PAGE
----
- Information from third-parties who use Meta features such as the Meta pixel
- Payment Transactions
- Search History
- Phone Contacts
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Who Is My Data Shared With?
This is who all of that data is shared with via marketing platforms, albeit social, display, programmatic, AI, or whatever other fancy marketing tool modern performance marketers utilize.
For a digital marketer like myself, this data really comes in handy – especially with targeted social and YouTube advertising.
Here’s a list of with whom all that juicy data is shared with:
- Data measurement companies
- Vendors and service providers
- Researchers and academics
- Law enforcement
- Google “affiliates”, meaning their entire suite of companies
- “Over 2 million non-Google websites” who run ads through Google
- Business partners like other social networks (Facebook, Instagram, Snapchat, Twitter, etc.)
- Payment providers
- Service providers and analytics companies
- TikTok / probably the Chinese government
For a full breakdown of what data each social network collects, see this great list here.
Why You Should Care About Digital Privacy
1. Your Behavior Is Being Conditioned
2. At Some Point, You’ll Have Something To Hide
I feel bad for 100% digital natives these days. I grew up where the shit I did in middle and high school was just a rumor (Facebook didn’t become mega popular until I graduated in 2006).
But now, with kids tracking every second of their lives on the internet, there is no hiding or being able to grow as a human without your past having a forever-lasting presence for others.
3. Surveillance Is Changing… Constantly!
Whether for good or for evil, we are under constant surveillance. I don’t want to live in a 24/7/365 monitored state of being; especially when it’s monitoring everything.
Article to read: Researchers Can Tell If You’re Having A Stroke By Your iPhone Habits
Sometimes, when I think about the negative side of data usage, I think about a person searching up pre-diagnosed cancer side effects. From there, an insurance company could use your IoT data from your Oura Ring and pair it with your Google search history to see that something might be off with your health. Then, when you go in for your official diagnosis and insurance does it’s thing, it could make preconceived notions about what you should be charged (because why wouldn’t they milk someone in a life-or-death situation for all their worth?).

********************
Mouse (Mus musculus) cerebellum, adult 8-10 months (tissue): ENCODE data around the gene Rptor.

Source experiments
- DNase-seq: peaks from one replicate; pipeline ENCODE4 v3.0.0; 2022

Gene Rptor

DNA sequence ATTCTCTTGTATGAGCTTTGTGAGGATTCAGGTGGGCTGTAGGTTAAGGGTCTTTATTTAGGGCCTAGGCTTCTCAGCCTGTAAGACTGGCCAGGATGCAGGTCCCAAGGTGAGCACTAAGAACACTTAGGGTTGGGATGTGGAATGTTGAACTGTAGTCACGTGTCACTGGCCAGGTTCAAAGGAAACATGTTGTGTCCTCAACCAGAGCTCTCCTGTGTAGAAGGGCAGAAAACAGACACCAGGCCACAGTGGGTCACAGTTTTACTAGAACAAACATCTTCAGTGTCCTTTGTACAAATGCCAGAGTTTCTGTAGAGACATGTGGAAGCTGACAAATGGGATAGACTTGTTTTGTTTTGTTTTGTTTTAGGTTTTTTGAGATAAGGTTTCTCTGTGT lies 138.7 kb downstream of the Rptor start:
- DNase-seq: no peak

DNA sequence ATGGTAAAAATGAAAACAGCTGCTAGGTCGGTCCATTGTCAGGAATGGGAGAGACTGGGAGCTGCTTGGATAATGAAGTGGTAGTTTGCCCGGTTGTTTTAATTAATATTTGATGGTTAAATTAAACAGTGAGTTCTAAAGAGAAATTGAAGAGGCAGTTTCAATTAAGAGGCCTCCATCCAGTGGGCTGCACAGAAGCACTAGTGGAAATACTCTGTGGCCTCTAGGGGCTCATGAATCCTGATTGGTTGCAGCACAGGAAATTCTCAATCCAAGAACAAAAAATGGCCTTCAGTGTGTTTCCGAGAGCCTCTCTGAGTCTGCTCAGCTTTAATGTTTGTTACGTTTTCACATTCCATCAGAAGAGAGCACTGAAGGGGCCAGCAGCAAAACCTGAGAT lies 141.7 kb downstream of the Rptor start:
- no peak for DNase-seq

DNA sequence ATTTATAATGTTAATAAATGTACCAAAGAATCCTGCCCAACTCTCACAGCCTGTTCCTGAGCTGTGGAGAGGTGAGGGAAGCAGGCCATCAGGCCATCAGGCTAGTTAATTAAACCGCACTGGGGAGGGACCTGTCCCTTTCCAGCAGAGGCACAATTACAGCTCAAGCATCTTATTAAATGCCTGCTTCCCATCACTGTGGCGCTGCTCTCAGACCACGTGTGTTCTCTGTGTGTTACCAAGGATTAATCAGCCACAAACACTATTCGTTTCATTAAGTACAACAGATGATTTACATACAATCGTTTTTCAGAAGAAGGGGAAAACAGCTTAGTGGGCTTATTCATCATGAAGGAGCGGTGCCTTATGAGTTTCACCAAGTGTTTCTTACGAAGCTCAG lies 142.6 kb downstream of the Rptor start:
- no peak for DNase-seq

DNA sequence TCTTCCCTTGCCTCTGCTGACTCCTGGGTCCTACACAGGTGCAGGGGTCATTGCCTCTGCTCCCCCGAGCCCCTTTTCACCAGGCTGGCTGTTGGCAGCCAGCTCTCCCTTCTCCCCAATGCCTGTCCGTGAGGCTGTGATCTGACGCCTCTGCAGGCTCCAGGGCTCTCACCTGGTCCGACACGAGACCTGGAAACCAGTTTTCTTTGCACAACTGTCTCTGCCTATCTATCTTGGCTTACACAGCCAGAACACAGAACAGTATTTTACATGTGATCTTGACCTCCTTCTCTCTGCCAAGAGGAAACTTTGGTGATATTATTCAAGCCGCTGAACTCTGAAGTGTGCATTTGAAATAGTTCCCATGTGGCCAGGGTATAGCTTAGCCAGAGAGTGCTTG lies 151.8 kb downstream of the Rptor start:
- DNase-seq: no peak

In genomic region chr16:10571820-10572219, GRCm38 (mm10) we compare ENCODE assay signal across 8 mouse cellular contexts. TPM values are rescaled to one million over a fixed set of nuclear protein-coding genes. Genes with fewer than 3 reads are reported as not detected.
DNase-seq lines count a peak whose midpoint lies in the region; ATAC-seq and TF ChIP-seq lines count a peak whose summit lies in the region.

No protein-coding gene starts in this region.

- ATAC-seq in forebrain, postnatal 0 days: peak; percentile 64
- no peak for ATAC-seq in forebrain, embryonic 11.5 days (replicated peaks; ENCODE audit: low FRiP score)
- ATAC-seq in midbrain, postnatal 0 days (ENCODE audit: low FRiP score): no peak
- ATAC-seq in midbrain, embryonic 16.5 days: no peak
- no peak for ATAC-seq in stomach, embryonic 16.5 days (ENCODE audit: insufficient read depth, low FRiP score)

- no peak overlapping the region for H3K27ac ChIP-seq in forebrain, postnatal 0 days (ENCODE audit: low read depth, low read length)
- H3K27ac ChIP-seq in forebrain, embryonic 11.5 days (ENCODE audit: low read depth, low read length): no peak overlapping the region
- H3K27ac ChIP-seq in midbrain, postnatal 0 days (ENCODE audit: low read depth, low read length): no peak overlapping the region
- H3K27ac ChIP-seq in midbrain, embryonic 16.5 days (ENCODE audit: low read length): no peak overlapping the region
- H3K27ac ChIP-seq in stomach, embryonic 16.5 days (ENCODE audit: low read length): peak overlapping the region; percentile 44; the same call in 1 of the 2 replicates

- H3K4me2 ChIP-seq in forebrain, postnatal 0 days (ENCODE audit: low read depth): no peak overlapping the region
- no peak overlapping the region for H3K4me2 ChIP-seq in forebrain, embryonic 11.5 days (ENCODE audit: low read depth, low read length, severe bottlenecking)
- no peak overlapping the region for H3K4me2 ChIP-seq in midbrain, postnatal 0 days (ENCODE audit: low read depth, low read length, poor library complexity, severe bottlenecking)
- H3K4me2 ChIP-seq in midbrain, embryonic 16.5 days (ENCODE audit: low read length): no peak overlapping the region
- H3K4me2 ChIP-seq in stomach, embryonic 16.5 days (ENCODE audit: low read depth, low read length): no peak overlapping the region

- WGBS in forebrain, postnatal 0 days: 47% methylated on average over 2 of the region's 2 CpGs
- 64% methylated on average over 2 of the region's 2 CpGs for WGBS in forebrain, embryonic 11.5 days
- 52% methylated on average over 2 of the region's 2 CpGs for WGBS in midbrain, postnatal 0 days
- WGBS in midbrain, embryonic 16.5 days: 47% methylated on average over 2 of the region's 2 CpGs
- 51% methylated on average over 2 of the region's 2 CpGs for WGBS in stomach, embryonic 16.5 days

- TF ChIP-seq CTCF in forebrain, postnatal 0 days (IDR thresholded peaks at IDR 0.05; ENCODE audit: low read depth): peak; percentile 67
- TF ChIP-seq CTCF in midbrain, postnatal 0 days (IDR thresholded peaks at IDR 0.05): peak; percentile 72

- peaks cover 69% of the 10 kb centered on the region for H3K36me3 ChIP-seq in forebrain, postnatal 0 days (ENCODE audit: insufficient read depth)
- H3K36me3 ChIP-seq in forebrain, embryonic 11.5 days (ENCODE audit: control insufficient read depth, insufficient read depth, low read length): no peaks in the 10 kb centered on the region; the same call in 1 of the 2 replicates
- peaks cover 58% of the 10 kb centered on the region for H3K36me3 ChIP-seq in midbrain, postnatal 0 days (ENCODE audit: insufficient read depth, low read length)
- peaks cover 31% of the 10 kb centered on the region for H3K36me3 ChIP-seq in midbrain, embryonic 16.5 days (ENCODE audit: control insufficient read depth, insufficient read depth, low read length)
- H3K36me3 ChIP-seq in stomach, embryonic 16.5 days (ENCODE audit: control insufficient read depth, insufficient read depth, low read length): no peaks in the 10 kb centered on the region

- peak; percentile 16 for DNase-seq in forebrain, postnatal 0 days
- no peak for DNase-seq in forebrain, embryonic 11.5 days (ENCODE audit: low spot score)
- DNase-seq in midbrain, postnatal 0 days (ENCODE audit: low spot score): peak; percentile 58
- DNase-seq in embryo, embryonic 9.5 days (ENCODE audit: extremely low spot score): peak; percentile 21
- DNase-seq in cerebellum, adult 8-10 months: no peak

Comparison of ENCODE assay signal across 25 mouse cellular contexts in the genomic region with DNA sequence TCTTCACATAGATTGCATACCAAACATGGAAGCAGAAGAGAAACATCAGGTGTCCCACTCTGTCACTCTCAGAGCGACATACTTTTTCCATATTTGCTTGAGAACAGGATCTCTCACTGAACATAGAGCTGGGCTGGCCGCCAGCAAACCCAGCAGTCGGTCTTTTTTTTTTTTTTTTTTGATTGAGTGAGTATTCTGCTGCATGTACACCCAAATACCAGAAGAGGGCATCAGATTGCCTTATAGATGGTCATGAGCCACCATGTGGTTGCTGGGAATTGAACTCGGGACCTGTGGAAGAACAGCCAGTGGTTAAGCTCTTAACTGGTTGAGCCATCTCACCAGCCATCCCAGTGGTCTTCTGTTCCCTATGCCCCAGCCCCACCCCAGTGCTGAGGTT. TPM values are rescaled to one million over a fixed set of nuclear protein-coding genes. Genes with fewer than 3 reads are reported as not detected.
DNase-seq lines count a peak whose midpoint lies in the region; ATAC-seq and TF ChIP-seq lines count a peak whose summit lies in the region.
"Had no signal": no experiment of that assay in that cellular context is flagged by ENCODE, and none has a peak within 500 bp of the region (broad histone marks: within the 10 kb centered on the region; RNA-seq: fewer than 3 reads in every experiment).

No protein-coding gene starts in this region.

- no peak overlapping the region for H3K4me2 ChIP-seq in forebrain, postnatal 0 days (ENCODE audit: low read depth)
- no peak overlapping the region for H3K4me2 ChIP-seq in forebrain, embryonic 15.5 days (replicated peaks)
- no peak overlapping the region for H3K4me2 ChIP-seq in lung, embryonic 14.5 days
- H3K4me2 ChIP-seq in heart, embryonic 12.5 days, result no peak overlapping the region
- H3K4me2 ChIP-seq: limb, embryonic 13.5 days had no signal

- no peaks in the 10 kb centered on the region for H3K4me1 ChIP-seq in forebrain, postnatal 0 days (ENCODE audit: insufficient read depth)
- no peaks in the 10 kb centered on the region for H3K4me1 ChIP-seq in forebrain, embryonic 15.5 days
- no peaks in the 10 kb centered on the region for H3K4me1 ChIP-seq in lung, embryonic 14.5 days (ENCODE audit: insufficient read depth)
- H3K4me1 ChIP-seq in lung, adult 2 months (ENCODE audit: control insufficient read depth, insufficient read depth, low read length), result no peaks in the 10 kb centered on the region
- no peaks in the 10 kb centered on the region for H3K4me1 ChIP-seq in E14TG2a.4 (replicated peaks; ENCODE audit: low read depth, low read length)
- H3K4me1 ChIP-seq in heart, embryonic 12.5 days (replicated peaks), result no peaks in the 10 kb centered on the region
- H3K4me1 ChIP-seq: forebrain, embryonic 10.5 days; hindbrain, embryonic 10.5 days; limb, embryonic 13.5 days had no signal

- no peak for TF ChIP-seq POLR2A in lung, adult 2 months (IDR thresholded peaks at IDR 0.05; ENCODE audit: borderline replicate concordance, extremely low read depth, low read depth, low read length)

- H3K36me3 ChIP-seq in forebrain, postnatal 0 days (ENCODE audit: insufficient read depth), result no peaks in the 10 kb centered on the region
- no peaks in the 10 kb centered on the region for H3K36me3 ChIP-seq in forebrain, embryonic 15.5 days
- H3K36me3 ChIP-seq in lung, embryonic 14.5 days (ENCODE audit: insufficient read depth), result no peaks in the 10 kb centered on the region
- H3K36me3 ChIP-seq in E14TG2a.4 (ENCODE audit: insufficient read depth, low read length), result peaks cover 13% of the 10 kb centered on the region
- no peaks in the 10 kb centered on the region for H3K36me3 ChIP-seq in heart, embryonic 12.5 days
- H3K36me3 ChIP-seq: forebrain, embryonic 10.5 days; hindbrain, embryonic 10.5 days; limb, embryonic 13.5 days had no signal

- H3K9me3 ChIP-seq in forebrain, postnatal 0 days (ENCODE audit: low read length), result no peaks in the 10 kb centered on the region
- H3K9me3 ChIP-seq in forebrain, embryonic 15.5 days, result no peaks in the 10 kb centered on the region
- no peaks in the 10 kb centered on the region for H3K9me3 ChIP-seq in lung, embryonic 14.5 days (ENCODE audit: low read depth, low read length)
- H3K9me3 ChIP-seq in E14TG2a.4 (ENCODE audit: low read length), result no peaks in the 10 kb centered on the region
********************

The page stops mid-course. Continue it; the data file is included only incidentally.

Okay, that might be a little drastic, but those are some of the possibilities that run through my head.
Want to dive deeper? Watch ‘The Great Hack’ on Netflix
Want to learn about how Google makes money off your data, but from someone funny? Here’s a clip of Russel Brand sharing about digital privacy ->
Okay, back to my post…
My Opinion On The Subject
Listen, I’m not saying to go hyper-paranoid on all of us. I am saying be aware. Not everything you say, do, look at, buy, browse, write, or even come across should be tracked indefinitely and added to your digital file.
Start using Signal for privacy texts and try using an email service like HEY or Protonmail so your daily communications are at least a little bit sacred.
Don’t be crippled by the lack of digital privacy, just make the changes that slowly get you parts of your life back in your hands.
Honestly, that’s the most promising feature of the Web3 future – being able to be the owner of your data and putting privacy first. The days of wanting to be a social media star are going by the wayside, while the days of wanting privacy will be the new mountain peak to reach.
Until next time ✌️